What is Radiculitis?

Radiculitis is, literally, pain that "radiates" along the nerve paths due to inflammation of the spinal nerve roots and is often caused by an irritation introduced by disc tears and by mechanical compressions from a herniated disc or foraminal stenosis. To alleviate the discomfort, we would exhaust all methods of conservative treatment before considering any endoscopic spine procedures.

Radiculitis Symptoms

Common symptoms include a "pins and needles" pain, or, depending on the severity, a burning pain or numbness along the affected nerve paths. Inflamed cervical nerves in your neck can cause symptoms in the shoulders, arms and hands, whereas lumbar nerve inflammation in your lower back, will affect the buttocks, legs, and feet with specific nerves affecting specific isolated areas.

How is Radiculitis Diagnosed?

Since radiculitis can be caused by any condition in the back, including spinal tumors and fractures that place pressure on the spinal nerves, it is often diagnosed while the patient is seeking treatment for another problem or condition.

Radiculitis Treatment Options

At the Spine Center of America, we take both non-surgical and surgical approaches to treat your condition, depending on the severity and the treatment plan that is right for you. Since your treatment involves the spine, it is strongly recommended that a board certified spine surgeon performs the procedure. Every physician at our comprehensive spine center is a board certified spinal surgeon.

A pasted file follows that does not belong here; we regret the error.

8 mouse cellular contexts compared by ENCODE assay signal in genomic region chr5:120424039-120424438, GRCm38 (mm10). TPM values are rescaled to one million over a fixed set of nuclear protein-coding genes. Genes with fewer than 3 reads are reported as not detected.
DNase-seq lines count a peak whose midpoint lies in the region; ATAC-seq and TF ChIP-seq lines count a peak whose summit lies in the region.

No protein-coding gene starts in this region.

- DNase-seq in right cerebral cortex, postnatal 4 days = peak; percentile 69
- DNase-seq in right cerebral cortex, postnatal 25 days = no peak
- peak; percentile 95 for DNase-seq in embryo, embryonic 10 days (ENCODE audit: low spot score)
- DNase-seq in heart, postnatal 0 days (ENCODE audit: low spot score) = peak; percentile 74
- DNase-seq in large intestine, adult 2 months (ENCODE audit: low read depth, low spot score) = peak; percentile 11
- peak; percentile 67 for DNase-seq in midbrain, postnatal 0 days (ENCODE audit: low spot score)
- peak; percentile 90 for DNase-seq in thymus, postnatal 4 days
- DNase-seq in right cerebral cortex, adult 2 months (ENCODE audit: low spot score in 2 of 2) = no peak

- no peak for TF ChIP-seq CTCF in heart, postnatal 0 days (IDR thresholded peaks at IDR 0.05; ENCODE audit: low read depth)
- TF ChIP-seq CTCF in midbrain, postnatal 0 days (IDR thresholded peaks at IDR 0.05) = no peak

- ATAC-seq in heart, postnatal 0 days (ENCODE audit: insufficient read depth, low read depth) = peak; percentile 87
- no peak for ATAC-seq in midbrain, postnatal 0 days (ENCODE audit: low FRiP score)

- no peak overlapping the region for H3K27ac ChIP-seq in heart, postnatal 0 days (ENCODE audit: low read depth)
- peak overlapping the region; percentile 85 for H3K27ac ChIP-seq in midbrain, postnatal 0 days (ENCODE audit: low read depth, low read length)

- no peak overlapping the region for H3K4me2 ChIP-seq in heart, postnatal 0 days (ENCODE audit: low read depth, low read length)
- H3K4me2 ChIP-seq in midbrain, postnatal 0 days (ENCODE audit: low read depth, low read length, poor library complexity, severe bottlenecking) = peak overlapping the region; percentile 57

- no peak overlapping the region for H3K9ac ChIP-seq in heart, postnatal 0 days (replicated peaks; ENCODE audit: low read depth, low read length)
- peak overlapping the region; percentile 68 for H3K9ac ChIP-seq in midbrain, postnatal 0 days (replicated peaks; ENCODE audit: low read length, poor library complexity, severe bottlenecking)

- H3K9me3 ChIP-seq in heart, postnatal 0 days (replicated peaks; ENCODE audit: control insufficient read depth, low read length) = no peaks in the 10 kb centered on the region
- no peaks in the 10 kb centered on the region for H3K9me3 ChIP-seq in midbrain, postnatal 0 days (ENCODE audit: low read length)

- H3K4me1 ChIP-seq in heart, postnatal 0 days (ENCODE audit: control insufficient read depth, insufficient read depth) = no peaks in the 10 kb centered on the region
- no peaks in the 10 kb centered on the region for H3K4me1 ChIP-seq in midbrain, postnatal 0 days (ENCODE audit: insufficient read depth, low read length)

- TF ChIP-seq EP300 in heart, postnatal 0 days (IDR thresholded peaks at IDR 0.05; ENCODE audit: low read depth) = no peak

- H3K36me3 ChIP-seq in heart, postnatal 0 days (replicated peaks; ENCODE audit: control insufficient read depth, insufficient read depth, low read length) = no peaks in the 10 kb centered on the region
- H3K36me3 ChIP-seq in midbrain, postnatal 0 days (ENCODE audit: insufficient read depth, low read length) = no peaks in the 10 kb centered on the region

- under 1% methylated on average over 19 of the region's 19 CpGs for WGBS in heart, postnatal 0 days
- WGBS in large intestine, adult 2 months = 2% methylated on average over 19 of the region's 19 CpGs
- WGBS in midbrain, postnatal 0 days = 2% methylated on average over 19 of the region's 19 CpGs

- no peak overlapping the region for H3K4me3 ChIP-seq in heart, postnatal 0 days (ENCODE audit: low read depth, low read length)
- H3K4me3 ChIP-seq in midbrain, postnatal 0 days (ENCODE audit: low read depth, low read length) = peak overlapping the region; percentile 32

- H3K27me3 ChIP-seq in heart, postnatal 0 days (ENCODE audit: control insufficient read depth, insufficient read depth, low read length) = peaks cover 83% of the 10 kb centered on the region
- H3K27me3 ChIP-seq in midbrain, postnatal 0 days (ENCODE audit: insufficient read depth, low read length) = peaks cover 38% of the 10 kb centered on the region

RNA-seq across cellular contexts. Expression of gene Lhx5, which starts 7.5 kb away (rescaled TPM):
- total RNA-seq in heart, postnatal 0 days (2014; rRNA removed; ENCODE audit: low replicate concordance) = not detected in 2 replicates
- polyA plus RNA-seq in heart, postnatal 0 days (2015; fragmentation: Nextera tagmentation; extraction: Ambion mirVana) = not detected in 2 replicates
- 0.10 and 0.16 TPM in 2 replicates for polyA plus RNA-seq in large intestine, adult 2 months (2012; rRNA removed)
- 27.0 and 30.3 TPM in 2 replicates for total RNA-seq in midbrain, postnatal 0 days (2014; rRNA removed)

Non-Surgical

Often, radiculitis treatment can be accomplished through the treatment of the condition that is causing it. If the radiculitis was being targeted as a stand-alone, we would formulate a conservative treatment plan for you with options that may include, heat or cold therapy, core muscle strengthening exercises, anti-inflammatory medications, physical therapy programs, and activity modifications.

Surgical

If the conservative treatment plan fails to yield sufficient results then your doctor would explore other options. For example, an endoscopic foraminotomy is a minimally invasive procedure that would relieve pressure on the affected nerve and relief is often felt instantly during the operation. Because the incision is so small, the procedure only requires the use of local anesthetic and intravenous sedation. 

If you need more information about this condition, feel free to contact us to speak with a spine specialist.
 
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